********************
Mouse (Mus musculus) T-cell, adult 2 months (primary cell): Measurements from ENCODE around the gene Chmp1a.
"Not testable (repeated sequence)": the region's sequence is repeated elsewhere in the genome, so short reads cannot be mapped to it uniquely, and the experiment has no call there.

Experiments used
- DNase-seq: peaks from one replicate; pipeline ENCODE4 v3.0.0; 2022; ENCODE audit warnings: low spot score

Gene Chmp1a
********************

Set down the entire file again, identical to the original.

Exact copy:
Mouse (Mus musculus) T-cell, adult 2 months (primary cell): Measurements from ENCODE around the gene Chmp1a.
"Not testable (repeated sequence)": the region's sequence is repeated elsewhere in the genome, so short reads cannot be mapped to it uniquely, and the experiment has no call there.

Experiments used
- DNase-seq: peaks from one replicate; pipeline ENCODE4 v3.0.0; 2022; ENCODE audit warnings: low spot score

Gene Chmp1a